Suicide is an act of violence. Most of the recent spate of suicides committed by young gay men have been attributed to homophobic bullying. But killing oneself is not necessarily an act of fear and escape. The one who is bullied or harassed certainly feels threatened, and desires flight, but this is also accompanied by a feeling of anger at the world for allowing this, allowing this injustice, allowing such pain to exist. The gay youth is overwhelmed by a feeling of rage but cannot find a suitable outlet for his violent feeling that is compatible with the desire not to harm others. Because he is a gay youth and knows firsthand what it is to suffer at the hand and mouth of another, he does not, or cannot, produce pain he feels upon another. So he turns that rage against the very flesh that encloses the heart that feels hurt, futility, capture. Suicide is rage against the world turned inward.
Taunting and harassment will not stop. No level of sensitivity training and disciplining will stop the pack mentality that defines the experience of most teenagers. But stopping the spurting of homophobia at the level of verbal taunting is a kind of accomplishment. It is admittedly a very tiny kind of accomplishment. But when we think that verbal gang-banging can easily lead to real rape and murder, as in the examples of Brandon Teena and Matthew Shepherd: yes, as tiny as it is, to stop things at words is an accomplishment. What we must do as adults is to focus on equipping our LGBT (lesbian gay bisexual transgender) youth with an emotional resilience with which they can LIVE THROUGH IT.
There must be an arm of LGBT politics that embraces a form of militancy that is uncompromising. We must not forget that LGBT people are not the same as heterosexuals. But that our difference can change the world, make it unrecognizable, and that unrecognizability is in fact a sign of progress and social evolution. This is what we must focus on, rather than assimilationist goals: whether or not we can get married, whether or not we can go kill people of other nations under the American flag.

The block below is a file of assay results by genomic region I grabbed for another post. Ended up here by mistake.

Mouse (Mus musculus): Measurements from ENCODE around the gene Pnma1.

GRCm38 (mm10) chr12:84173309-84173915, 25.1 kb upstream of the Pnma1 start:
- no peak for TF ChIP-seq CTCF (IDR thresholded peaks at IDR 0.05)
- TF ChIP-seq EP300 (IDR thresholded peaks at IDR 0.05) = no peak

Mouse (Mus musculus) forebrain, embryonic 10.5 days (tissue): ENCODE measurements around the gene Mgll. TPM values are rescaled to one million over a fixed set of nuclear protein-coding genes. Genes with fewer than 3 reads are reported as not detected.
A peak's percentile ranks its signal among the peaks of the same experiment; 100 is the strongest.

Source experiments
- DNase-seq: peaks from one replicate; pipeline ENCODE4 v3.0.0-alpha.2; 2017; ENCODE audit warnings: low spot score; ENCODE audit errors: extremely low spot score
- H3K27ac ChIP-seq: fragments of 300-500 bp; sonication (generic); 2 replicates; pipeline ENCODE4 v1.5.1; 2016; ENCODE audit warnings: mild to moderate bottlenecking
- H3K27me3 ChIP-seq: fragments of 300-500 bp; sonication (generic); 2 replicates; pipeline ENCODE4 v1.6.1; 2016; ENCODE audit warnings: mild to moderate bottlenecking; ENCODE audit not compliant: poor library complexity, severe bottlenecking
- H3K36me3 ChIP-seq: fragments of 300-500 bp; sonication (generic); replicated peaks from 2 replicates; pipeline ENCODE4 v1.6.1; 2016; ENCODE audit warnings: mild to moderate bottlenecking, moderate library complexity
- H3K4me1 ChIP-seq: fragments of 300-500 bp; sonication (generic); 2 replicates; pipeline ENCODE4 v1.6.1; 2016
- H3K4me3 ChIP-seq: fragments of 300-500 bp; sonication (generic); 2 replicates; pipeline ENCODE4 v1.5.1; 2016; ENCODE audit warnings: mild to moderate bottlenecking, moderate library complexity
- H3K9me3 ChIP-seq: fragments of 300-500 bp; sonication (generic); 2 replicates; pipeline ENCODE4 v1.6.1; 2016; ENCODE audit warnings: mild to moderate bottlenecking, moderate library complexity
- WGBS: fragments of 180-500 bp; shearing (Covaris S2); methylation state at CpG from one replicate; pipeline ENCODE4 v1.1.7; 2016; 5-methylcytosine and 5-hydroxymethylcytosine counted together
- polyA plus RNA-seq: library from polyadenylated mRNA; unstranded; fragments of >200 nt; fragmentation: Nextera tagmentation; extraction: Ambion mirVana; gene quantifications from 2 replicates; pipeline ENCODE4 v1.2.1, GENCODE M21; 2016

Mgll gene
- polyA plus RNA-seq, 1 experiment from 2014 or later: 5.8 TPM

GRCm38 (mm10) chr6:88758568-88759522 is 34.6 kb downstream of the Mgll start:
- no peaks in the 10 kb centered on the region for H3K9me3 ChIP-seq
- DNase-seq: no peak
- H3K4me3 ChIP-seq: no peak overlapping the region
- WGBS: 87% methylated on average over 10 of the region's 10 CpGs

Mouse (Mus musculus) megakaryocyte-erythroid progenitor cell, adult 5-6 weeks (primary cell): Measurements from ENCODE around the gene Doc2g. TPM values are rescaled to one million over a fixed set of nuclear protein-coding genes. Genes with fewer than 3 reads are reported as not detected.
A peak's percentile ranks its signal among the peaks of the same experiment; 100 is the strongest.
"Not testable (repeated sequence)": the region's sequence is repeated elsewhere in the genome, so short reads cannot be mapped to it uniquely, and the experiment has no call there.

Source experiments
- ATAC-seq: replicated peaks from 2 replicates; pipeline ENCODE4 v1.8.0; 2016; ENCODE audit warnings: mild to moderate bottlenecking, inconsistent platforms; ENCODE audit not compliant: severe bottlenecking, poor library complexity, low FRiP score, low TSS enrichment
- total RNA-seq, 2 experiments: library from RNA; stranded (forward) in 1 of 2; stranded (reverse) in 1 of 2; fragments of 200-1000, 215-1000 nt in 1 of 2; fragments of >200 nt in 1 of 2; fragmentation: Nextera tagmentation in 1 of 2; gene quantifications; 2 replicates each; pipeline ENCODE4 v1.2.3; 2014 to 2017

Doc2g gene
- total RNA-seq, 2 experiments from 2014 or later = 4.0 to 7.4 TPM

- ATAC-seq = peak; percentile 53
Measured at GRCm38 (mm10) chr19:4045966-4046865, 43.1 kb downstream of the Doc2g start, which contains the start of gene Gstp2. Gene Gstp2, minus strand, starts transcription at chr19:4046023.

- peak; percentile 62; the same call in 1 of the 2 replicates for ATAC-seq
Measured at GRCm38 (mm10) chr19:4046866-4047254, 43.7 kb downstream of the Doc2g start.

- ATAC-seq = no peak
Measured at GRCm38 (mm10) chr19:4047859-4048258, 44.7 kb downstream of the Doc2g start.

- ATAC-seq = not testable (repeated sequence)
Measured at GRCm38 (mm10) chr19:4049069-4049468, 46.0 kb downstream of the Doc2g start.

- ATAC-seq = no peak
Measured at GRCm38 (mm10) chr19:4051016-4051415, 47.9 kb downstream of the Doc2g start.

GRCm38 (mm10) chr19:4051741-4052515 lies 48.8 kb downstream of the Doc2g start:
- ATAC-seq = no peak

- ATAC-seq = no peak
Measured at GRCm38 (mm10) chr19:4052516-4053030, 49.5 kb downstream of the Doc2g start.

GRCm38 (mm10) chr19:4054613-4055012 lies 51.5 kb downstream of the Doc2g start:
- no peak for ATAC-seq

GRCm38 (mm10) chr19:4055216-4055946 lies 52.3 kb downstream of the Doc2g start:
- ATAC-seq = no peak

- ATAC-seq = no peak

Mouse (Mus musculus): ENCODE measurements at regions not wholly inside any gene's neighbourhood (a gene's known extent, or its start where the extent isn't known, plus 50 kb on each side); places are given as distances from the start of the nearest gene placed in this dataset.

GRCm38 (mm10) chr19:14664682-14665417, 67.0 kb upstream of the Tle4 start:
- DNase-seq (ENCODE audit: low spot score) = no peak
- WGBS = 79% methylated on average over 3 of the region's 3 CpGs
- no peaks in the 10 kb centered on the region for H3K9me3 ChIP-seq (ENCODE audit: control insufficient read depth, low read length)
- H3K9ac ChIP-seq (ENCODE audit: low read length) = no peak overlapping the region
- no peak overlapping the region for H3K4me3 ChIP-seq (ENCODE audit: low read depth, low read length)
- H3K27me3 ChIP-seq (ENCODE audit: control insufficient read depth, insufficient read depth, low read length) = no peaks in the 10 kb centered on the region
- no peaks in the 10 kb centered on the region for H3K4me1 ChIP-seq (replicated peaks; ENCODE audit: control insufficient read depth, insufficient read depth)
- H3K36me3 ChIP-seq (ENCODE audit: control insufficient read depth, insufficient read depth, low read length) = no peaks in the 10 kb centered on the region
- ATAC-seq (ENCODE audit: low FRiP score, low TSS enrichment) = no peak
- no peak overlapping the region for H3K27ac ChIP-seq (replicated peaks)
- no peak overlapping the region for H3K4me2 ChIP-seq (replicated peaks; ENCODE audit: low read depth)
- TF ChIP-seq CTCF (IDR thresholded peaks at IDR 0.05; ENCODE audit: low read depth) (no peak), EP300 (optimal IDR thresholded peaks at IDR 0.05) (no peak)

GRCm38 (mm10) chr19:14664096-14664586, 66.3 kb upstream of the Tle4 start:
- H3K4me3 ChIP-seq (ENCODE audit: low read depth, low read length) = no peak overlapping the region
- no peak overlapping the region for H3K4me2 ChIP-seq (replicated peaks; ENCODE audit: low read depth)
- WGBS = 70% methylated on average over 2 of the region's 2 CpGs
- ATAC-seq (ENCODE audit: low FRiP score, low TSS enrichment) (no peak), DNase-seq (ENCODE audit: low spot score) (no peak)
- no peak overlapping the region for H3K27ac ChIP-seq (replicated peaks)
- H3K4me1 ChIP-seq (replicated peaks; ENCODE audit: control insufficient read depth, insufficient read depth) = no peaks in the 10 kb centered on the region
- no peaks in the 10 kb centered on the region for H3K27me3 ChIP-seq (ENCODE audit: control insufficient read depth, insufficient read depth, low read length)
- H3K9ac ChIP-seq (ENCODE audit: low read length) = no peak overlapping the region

The centrality of assimilation — desire is a negative by-product of LGBT people’s increased visibility — as judges and contestants on reality television, award-winning roles for heterosexual actors, supporting characters in films and television shows. When representation becomes confused with political progress, things are bound to go wrong. Such representation really does reveal homosexuality as a “life style” rather than an emotional and political reality that demands a particular process of living. Thus, I believe there must be a comeback of sorts. There must be a return to serious, rigorous, and even somewhat…scary versions of “lesbian gay bisexual transgender.”
Joon Oluchi Lee is Assistant Professor of English at RISD.